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Grubhub Launches ‘Ultimate’ for Digital Pickup Orders to Compete in Delivery Wars

An open restaurant. (Representation)

The delivery wars have a new front: digital pickup. On Thursday, Grubhub announced the launch of ‘Ultimate,’ a technology suite designed to enable small- and medium-sized restaurants to offer online and app-based pickup orders.

Founder and CEO Matt Maloney emphasized that while large quick-service restaurants (QSRs) have popularized ordering ahead for pickup, smaller establishments have lagged behind. “Diners have come to expect ordering ahead for pickup to breeze through busy rush hour crowds and grab their morning coffee or lunch, but currently, they can only enjoy this convenience at large QSRs. Ultimate now gives restaurants of any size this ability to please diners with an easy, digital pickup experience,” Maloney said in a press release.

Grubhub is currently testing ‘Ultimate’ at three Chick-fil-A locations, Ohio State University, and over 100 restaurants in New York City and Chicago. This initiative comes in response to a significant market trend: pickup orders account for more than 50% of takeout sales and 58% of all digital orders, as reported by market researcher NPD Group.

NPD Group also noted that pickup orders grew by 32% last year, outpacing the 15.5% growth in digital delivery. Despite this growth, the average order size for pickups declined by 1.5%, contrasting with the flat growth for delivery orders.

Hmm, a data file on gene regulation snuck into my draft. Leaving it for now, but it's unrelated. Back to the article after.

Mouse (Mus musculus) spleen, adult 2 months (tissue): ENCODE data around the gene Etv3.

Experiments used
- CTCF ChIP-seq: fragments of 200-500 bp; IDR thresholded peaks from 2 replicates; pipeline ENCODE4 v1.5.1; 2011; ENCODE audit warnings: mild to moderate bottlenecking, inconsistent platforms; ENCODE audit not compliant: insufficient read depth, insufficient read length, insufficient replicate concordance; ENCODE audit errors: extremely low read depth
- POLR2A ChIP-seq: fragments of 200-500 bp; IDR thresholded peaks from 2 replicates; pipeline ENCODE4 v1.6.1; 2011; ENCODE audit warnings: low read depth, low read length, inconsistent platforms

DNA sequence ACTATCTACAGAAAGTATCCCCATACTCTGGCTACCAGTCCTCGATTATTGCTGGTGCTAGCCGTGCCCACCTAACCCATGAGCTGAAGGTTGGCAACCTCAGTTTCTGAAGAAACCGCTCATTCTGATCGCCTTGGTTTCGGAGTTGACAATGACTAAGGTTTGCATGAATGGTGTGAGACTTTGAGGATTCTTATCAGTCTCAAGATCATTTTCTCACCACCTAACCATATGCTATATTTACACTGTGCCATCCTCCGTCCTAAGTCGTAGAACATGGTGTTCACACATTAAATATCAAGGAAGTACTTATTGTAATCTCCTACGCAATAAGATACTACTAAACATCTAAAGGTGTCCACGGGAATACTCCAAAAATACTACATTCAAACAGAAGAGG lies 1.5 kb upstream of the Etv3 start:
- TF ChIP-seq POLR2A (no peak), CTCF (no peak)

With $350 billion spent annually on restaurant food, according to Morgan Stanley, Grubhub aims to capture a more significant share of this market. Grubhub’s market share slipped to 32%, putting it behind DoorDash’s 33% but ahead of Uber Eats at 19% and Postmates at 10%. DoorDash’s rapid 143% year-over-year sales growth has challenged Grubhub’s previous dominance.

Currently, less than 10% of Grubhub’s orders are for pickup. By enhancing its digital pickup capabilities, Grubhub hopes to reclaim market share and attract more diners. This strategy aligns with trends in the industry, as exemplified by Domino’s Pizza, which is increasingly promoting its carryout business.

Set to report earnings on February 4, Grubhub, with a market value of $5.2 billion, has seen its stock decline by 24% over the past year.

‘Ultimate’ has been in development for five years, originating as a queue system allowing Ohio State University students to place orders during class and receive real-time updates. The system now includes four components: point-of-sale hardware integrated with the Grubhub app, customer displays showing order estimates, kitchen software for receiving orders, and in-restaurant kiosks for order placement.

Padma Rao, Grubhub’s vice president of special projects, described ‘Ultimate’ as a continuation of connecting diners to restaurants, offering a unique experience where customers can see their order’s progress. “It’s about owning the customer and all the different ways they want to interact with the restaurant,” Rao said.

By addressing the growing demand for digital pickup options, Grubhub aims to enhance customer convenience and strengthen its position in the competitive food delivery market.

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